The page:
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Mega Shark Versus Crocosaurus – “Whoever wins… we lose!”

And here we are, the last day of Shark Week and the second and final entry for this installment of Franchise Week. It’s been quite a week, and I never thought I’d say this about a Shark Week review, but I’m not going to spend a lot of time talking about sharks. Of course, the reason for that is because I’ve already discussed sharks at great length throughout the week, and I’ve got a lot to say about crocodiles, so we’d best begin.

Mega Shark Versus Crocosaurus is the second in The Asylum’s movie series about a gigantic shark fighting some other really big thing. This time, the megalodon’s opponent is none other than the crocosaurus, a gigantic prehistoric crocodile that for some reason was hibernating in a mountain in the Democratic Republic of the Congo, only to be awakened by diamond miners. (Of course, we all already know the history of mega shark. And before you say anything, it was never confirmed killed! The giant octopus is gone, sure, because how could three giant baddies survive, but no shark body was ever found! Look over there!) Upon the release of the crocosaurus, the mining company hires Nigel Putnam (Gary Stretch, Savages; Alexander), an expert crocodile and monster hunter, to kill or capture it. He succeeds, but as he’s transporting it back to the US (for some entirely unexplained and presumably King Kong-esque moronic reason), his ship gets attacked by the mega shark, sinking the ship and setting the crocosaurus free. Meanwhile, after the sinking of his ship at the fins of the mega shark (and the death of his fiancée), Dr. Terry McCormick (Jaleel White, Dreamgirls; Family Matters), an acoustics expert researching the effects of different sound frequencies on sharks, gets commandeered by Agent Hutchinson (Sarah Lieving, Lakeview Terrace; The Beast of Bray Road) to help track down the megalodon. She also enlists Nigel’s help in finding and killing the crocosaurus, and together the three of them go off on a merry adventure, jaunting all around the world in search of killer monsters.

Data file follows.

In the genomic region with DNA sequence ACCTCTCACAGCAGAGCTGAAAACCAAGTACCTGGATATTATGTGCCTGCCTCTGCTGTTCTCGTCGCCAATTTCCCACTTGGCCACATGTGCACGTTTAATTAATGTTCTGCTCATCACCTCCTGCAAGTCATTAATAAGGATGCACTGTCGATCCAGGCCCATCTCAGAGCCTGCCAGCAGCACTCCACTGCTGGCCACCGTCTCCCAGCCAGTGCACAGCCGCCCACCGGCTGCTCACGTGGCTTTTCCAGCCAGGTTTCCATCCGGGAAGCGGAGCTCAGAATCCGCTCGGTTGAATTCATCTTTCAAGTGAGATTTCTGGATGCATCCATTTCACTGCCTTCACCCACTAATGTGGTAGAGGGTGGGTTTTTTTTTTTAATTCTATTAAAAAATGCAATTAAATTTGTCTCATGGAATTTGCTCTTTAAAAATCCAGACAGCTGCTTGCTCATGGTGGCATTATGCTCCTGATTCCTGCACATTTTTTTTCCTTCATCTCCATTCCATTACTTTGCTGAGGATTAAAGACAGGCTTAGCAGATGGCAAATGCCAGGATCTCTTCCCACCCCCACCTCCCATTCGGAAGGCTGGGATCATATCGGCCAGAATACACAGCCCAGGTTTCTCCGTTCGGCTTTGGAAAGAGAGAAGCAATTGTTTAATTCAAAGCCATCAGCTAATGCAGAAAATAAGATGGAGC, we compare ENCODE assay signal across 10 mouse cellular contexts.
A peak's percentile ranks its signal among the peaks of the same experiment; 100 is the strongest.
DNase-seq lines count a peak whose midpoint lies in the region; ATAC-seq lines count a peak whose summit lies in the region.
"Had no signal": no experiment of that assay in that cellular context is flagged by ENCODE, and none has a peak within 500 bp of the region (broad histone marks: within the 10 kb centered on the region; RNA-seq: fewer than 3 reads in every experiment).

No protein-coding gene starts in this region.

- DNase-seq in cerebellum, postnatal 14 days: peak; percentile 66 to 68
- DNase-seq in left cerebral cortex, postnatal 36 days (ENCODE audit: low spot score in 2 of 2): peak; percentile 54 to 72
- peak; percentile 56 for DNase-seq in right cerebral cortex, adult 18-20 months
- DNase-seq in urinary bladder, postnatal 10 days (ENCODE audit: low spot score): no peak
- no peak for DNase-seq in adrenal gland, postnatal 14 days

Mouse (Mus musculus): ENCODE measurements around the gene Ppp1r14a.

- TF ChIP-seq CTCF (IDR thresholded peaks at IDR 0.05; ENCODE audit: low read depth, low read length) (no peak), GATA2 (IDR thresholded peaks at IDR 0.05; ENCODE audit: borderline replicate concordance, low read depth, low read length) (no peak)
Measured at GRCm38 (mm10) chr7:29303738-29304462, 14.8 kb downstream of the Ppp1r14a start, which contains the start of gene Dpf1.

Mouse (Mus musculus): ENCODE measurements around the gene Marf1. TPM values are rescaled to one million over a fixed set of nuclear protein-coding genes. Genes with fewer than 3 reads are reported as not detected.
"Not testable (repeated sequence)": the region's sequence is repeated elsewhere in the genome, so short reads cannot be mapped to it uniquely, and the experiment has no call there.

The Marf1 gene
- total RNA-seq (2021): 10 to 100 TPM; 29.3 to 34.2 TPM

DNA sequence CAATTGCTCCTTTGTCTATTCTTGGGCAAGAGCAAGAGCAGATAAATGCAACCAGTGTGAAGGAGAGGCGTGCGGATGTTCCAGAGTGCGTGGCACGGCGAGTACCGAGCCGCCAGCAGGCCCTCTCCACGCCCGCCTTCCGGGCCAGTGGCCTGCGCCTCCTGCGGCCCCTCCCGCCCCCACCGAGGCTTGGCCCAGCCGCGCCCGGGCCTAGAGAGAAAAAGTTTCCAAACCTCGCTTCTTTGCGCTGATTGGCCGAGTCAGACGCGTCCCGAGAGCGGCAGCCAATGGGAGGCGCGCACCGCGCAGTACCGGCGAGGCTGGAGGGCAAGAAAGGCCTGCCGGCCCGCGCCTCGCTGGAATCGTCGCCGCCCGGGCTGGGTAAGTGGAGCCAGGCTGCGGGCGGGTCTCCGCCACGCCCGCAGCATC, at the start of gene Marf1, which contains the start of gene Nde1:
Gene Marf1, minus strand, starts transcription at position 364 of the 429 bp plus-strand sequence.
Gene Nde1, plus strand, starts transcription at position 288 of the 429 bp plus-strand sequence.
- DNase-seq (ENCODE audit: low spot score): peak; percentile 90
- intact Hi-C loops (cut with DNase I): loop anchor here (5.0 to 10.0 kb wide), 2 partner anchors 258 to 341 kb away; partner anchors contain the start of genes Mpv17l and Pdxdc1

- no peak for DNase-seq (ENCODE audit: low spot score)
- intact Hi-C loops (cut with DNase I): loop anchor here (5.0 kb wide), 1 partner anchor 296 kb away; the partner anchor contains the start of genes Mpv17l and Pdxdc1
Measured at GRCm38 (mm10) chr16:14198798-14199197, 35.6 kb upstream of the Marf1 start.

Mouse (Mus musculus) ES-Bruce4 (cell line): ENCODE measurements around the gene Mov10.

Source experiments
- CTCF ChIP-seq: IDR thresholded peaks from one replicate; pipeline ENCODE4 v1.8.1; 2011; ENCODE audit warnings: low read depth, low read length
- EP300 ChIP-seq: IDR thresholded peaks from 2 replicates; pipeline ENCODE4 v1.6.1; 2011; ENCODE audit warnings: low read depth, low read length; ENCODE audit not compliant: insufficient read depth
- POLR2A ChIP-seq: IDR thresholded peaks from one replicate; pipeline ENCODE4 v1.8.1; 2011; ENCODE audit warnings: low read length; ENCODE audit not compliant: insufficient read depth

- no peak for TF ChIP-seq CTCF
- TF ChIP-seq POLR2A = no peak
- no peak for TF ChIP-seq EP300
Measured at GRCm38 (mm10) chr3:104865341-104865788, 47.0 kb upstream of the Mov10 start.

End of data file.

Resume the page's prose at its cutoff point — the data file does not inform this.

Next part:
Top left – Nigel Putnam; top right – Jaleel White; middle left – Agent Hutchinson; middle right – Crocosaurus; bottom – hand-puppet Mega Shark